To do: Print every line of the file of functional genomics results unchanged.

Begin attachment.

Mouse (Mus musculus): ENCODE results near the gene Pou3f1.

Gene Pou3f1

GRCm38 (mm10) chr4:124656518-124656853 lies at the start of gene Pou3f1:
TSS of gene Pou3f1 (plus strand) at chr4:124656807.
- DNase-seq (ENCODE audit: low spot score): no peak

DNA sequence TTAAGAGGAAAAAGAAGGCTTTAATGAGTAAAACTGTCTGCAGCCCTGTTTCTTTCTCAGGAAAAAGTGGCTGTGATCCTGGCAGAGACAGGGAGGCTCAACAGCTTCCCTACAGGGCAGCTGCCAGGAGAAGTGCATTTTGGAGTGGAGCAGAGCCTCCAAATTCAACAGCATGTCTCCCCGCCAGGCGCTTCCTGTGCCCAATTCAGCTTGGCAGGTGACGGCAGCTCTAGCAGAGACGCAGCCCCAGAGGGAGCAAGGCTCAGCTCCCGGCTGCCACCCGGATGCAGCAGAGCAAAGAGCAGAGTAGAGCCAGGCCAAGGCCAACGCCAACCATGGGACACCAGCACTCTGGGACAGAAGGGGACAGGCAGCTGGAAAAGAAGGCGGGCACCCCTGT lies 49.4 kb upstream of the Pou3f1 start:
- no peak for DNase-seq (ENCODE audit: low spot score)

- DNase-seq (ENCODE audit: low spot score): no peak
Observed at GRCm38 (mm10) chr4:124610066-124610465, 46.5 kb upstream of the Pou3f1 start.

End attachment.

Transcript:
Mouse (Mus musculus): ENCODE results near the gene Pou3f1.

Gene Pou3f1

GRCm38 (mm10) chr4:124656518-124656853 lies at the start of gene Pou3f1:
TSS of gene Pou3f1 (plus strand) at chr4:124656807.
- DNase-seq (ENCODE audit: low spot score): no peak

DNA sequence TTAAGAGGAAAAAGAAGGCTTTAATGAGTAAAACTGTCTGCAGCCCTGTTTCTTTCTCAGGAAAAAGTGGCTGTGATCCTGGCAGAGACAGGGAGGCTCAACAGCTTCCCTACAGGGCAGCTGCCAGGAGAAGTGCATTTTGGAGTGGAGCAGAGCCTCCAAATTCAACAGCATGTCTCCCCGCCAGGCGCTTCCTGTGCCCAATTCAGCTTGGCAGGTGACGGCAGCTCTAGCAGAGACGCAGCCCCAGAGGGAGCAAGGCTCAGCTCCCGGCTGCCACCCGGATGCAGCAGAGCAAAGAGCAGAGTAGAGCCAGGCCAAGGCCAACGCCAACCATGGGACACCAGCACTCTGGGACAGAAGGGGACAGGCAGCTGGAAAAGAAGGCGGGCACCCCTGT lies 49.4 kb upstream of the Pou3f1 start:
- no peak for DNase-seq (ENCODE audit: low spot score)

- DNase-seq (ENCODE audit: low spot score): no peak
Observed at GRCm38 (mm10) chr4:124610066-124610465, 46.5 kb upstream of the Pou3f1 start.